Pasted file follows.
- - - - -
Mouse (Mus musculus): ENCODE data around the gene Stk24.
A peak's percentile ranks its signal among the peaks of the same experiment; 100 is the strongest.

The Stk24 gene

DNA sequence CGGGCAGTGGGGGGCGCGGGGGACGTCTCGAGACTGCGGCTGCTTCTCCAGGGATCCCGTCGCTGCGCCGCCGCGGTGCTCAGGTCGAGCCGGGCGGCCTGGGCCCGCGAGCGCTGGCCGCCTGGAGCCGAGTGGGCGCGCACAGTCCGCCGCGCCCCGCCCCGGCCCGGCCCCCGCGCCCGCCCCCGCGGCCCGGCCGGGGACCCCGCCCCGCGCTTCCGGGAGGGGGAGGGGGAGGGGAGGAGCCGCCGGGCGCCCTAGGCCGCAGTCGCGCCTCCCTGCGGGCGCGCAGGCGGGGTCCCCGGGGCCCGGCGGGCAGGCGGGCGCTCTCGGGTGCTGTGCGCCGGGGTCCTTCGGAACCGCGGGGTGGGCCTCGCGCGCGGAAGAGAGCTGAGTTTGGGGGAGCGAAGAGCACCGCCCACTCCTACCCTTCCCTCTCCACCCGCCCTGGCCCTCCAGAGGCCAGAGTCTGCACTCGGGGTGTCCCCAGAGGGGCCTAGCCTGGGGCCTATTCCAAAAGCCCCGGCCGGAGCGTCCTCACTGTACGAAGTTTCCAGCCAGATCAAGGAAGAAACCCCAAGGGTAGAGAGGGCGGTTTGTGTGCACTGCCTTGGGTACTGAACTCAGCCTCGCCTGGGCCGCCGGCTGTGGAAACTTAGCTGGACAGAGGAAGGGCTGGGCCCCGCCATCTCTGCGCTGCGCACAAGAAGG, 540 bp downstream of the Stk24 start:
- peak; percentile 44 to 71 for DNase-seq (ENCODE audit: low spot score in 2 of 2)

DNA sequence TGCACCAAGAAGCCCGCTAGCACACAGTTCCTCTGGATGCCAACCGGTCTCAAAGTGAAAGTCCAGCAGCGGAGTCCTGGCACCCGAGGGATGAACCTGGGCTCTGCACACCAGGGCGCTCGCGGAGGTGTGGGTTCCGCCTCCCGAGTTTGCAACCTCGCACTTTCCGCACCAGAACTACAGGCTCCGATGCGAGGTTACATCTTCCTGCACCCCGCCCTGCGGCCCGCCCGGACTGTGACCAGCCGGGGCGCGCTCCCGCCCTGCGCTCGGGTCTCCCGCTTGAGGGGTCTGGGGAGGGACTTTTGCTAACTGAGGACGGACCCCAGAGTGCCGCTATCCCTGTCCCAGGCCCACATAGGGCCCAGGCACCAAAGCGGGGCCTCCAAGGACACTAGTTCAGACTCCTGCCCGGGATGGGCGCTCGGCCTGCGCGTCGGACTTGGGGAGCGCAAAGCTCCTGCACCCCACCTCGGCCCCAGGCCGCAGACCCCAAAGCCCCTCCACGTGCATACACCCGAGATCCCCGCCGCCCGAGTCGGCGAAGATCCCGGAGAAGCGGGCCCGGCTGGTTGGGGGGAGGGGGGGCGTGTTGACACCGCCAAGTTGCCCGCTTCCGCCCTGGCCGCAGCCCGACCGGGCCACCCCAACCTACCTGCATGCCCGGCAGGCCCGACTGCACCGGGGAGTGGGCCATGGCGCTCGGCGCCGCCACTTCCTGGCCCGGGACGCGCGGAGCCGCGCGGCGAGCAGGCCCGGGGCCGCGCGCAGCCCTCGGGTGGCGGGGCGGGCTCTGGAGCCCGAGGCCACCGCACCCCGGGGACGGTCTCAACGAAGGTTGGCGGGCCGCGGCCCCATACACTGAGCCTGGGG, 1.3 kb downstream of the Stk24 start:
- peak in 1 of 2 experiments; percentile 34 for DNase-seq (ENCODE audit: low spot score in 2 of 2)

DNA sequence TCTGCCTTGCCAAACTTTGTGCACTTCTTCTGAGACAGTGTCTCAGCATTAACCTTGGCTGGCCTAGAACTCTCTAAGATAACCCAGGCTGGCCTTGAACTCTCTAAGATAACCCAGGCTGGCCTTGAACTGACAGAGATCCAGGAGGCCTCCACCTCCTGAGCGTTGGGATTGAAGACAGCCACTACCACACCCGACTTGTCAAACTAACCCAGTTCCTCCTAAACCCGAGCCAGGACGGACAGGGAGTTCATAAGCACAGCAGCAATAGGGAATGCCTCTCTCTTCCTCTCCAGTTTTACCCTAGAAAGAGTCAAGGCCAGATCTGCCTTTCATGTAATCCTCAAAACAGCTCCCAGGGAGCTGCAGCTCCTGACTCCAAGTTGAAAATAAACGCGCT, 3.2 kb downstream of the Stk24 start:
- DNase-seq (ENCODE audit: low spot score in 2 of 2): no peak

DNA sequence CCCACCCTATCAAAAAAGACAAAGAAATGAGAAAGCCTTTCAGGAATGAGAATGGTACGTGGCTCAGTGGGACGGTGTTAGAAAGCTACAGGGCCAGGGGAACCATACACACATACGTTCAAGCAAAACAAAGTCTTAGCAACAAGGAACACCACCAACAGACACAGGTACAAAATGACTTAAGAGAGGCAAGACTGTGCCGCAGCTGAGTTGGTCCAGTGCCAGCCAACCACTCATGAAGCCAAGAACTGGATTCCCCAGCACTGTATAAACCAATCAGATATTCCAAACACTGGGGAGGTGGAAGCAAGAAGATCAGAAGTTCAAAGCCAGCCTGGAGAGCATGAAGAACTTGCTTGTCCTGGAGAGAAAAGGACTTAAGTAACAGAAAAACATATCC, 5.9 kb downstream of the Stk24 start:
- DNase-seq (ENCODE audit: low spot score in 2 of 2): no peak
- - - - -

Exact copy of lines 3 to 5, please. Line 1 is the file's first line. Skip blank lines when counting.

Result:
The Stk24 gene

DNA sequence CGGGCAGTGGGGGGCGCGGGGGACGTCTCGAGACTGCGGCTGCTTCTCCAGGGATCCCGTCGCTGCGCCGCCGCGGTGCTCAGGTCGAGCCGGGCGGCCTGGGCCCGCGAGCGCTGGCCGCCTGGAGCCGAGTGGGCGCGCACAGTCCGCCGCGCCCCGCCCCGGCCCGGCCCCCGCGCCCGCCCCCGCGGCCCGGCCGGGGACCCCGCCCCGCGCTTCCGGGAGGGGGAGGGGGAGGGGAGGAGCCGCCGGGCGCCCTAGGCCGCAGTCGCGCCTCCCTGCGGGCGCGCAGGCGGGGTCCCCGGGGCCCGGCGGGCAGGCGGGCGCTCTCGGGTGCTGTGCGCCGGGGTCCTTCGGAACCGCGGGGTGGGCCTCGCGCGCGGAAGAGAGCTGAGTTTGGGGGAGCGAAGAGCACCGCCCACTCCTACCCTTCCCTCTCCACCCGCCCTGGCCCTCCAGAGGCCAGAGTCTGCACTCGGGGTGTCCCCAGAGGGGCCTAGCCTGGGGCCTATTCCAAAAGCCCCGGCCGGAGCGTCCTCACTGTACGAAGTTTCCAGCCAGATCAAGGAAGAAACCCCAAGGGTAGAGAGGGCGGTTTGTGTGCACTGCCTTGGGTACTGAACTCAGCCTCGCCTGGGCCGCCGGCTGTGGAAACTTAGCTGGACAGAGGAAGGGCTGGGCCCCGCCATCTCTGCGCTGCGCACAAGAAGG, 540 bp downstream of the Stk24 start:
- peak; percentile 44 to 71 for DNase-seq (ENCODE audit: low spot score in 2 of 2)